Tunisia 1992

Djerba Beach Hotel, Jerba Sept 28-Oct 5

One of our most unforgettable holidays, for good reasons. The main reason being the ride on a camel into the Grand Erg desert.
Jerba is more or less an island, joined only to the mainland by a causeway or a ferry. We flew into the small airport on Jerba, and the journey to our hotel was only about fifteen minutes from the airport, traveling through Houmt Souk. The entrance to the hotel was enticing, with green grass and palm trees lining the drive. The back of the hotel faced the sea, with a large swimming pool and brightly coloured umbrellas, separated from the beach by more lawn, and a low wall.

The beaches were long and not crowded, the camels were a sign of a journey to come.

We did not hire a car on this holiday, so we booked for several coach trips out. The first was to Matmata, a town with homes and hotels built underground. The film Star wars was partly filmed in the area of desert here.

One of the houses, where a crater is dug out of the ground, and the house is constructed by digging out the tufa like rock.



We ate a meal in one of the underground hotels, very cool compared with outside.
On our journey back we stopped at one of the Souks.

Another of our coach trips was a two day affair with an overnight stop in the oasis town of Tozeur.
On the way we crossed the Chott El Jerid, a fifty kilometer wide wet saltpan. We stopped in the centre of the saltpan, where they were a couple of road side ramshackle restaurants, and souvenir stalls !!!.

A tarmac 50 kilometer long, straight tarmac road across the Chott El Jerid.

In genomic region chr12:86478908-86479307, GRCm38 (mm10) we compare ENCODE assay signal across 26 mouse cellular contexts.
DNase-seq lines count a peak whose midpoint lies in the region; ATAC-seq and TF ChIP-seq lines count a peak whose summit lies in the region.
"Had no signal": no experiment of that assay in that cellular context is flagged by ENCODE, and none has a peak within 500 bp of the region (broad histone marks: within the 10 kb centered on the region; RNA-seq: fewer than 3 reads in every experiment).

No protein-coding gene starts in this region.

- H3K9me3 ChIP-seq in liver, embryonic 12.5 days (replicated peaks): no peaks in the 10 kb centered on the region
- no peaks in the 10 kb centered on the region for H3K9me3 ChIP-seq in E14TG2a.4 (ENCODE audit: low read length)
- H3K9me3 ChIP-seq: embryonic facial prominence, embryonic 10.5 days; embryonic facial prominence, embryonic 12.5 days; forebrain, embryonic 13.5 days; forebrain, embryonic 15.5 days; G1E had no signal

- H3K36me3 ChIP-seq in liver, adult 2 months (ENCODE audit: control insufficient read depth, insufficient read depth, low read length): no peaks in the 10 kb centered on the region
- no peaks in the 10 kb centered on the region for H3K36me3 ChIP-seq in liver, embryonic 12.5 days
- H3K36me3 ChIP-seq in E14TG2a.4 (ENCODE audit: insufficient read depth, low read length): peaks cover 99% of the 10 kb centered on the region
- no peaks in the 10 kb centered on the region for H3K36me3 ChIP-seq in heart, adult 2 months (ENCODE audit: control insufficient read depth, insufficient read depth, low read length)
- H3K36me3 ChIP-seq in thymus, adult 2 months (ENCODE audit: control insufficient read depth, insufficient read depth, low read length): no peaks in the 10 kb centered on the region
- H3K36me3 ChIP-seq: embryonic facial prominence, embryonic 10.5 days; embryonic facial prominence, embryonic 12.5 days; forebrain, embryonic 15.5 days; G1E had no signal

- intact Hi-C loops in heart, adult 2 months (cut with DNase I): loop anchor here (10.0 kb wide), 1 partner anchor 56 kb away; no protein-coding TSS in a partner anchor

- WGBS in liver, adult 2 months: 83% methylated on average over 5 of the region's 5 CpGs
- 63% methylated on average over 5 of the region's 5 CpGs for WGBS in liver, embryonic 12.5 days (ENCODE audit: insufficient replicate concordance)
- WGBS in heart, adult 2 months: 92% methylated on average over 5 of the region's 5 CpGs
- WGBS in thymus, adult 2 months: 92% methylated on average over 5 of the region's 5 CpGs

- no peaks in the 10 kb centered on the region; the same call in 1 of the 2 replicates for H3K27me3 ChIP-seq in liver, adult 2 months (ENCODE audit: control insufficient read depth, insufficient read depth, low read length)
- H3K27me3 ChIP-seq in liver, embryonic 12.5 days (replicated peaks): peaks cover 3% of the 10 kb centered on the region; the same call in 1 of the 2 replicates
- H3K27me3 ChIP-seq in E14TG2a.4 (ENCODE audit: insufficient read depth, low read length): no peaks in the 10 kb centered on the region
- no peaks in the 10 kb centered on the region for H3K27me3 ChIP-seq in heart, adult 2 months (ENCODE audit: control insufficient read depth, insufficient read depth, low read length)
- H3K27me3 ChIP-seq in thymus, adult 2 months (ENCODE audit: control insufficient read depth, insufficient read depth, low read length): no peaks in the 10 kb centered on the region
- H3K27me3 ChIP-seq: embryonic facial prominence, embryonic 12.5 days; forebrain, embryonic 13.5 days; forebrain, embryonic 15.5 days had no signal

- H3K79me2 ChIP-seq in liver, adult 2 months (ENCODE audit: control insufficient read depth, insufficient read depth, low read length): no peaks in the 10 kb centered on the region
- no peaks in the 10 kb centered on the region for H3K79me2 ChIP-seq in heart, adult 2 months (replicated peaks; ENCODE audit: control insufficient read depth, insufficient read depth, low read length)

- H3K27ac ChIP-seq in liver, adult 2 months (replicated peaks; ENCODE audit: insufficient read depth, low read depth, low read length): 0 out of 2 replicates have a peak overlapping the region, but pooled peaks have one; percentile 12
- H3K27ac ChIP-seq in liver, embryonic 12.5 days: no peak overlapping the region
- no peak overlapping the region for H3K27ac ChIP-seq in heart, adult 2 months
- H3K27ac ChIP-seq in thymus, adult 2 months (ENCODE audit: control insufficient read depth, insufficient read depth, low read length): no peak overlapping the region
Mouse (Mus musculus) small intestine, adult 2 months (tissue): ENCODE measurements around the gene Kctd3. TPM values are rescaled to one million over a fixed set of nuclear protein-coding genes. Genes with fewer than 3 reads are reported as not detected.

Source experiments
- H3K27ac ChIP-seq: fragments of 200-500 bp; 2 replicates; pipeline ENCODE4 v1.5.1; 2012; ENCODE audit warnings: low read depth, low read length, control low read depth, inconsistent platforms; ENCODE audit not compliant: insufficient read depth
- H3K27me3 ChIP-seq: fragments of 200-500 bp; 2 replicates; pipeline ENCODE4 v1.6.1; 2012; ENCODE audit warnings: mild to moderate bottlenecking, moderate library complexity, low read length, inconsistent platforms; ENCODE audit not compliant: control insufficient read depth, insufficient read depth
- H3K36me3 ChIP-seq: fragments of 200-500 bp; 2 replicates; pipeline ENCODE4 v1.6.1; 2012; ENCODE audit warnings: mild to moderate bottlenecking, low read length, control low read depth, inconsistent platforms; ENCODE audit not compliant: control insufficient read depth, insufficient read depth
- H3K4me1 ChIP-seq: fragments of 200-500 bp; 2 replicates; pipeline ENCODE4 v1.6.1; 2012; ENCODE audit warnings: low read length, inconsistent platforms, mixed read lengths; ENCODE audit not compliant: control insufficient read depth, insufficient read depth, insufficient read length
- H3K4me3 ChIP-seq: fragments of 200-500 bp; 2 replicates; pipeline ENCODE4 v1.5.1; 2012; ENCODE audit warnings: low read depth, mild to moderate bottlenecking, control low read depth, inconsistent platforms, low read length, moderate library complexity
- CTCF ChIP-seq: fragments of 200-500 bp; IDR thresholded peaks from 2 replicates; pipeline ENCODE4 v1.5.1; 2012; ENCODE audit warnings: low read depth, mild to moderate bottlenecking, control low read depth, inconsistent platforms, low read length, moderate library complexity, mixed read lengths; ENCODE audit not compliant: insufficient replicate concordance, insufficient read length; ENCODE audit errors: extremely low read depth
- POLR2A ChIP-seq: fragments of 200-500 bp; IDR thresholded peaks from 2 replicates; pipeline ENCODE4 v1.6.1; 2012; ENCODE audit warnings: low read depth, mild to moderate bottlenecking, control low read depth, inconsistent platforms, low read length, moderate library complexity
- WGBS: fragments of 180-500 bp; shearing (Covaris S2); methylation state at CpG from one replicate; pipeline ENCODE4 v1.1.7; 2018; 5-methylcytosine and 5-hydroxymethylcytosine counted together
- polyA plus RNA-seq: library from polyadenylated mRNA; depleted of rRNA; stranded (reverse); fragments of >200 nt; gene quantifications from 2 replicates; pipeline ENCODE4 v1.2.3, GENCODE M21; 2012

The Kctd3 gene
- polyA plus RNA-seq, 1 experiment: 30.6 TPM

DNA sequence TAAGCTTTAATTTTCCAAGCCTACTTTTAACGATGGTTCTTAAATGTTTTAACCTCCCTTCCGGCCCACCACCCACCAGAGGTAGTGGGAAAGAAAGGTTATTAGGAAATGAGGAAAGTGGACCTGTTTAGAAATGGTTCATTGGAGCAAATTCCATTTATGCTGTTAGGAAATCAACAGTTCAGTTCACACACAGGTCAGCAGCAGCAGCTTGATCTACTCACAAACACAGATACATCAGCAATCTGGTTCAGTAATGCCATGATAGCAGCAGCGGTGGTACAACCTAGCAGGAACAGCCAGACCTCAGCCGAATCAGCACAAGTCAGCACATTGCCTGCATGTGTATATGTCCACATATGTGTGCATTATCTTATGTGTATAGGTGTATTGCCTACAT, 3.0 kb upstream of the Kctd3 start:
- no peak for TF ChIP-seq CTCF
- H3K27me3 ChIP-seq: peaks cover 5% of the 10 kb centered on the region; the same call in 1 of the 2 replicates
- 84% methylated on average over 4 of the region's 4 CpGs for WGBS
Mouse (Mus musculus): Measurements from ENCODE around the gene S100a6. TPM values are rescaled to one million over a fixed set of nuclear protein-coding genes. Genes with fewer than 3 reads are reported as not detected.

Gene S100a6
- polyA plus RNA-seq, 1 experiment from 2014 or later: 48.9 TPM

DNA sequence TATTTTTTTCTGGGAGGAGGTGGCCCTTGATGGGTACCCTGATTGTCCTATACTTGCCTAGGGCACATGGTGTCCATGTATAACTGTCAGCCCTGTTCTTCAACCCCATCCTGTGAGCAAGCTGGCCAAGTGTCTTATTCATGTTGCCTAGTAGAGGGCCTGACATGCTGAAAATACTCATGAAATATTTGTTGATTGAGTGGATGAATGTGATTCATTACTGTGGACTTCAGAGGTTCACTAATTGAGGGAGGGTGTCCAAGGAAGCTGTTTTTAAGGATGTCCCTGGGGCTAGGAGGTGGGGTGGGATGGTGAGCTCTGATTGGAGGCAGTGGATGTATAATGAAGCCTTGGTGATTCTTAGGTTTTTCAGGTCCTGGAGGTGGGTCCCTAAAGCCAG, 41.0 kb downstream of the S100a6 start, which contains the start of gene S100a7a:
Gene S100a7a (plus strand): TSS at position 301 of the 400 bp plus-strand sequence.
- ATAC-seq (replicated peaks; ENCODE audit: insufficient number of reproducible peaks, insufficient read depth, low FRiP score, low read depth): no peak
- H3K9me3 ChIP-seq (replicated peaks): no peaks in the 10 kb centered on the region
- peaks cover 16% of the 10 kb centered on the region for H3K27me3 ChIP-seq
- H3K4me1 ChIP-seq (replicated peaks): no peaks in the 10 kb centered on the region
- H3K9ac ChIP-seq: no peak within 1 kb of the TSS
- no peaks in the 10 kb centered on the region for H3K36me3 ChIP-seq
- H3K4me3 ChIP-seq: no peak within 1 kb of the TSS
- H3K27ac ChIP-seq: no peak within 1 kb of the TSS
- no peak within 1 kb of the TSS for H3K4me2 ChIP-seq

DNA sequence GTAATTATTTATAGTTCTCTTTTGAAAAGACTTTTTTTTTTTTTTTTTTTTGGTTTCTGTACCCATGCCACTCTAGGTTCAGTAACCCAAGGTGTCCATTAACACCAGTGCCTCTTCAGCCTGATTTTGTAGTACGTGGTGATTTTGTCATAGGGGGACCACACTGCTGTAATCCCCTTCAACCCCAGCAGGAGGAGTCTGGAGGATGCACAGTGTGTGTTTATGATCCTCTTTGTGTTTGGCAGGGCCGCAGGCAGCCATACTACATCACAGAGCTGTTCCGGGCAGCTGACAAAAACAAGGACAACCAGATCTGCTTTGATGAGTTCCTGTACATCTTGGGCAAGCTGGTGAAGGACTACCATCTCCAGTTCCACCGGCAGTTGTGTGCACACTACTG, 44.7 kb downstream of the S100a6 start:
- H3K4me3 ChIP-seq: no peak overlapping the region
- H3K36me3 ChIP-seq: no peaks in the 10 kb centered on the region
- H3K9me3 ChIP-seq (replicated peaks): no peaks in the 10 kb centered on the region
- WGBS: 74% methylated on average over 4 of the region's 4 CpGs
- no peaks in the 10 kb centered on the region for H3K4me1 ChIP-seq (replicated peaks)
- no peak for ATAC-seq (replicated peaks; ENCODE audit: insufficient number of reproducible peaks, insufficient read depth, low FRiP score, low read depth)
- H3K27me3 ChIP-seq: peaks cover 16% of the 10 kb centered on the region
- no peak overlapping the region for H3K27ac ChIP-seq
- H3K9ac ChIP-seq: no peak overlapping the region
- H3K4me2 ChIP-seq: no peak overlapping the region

The salt pan on both sides of the road.




We continued on to Tozeur, an oasis town where dates have been grown for centuries, we had a horse and carriage ride around the oasis, and then retired to the hotel for the night.
The next day we had to be up early to go to Douz, before it got too hot. Douz is positioned on the edge of the desert proper, and we had passed many areas at the side of the road where the desert was encroaching on the village.
As we got off the coach we were given suitable clothes and scarves to put on, everyone looked the same, dressed for the camel ride.

                                          Lyn and Malcolm

The camels were waiting to go (or not).

Just as we had got off the coach one of the men in charge of the camels, had tried to communicate with us, we couldn't understand what he was trying to tell us. He then gestured with his hands as though he was drinking from a bottle, and followed with a shaking of his head to say no. What for we were not quite sure.

We set off into the desert, what a way to travel, we were in quite a large group, but it did not detract from the feelings of remoteness and peacefulness of the desert.
We passed a couple of young children walking in the same direction as we were heading, they were carrying buckets in each hand, what was in the buckets we had no idea.


Later we stopped in the shade of some palm trees to rest a take in the beauty of the desert. There was not a sound, a few butterflies flitted by, the air was still. Venturing out from the shade to take some pictures, the sun beat down, and it was still early in the morning.
To our surprise, in the distance we could see the lads with the buckets, heading towards us. They slowly got nearer, and the contents of the buckets became apparent. Bottles of fizzy drink !! sitting in iced water.
Now there's a way to make some money from hot thirsty travelers. But of course, at a very much inflated price. That is what the man was trying to explain to us as we got off the coach.
We were soon back in the saddle (or rug on the camels back). We really felt as though we were in a camel train voyaging across the desert. Back on the coach traveling back to the hotel on Jerba, we both agreed that the experience was not to have been missed, it was brilliant, and is still vivid in our mind to this day in 2004.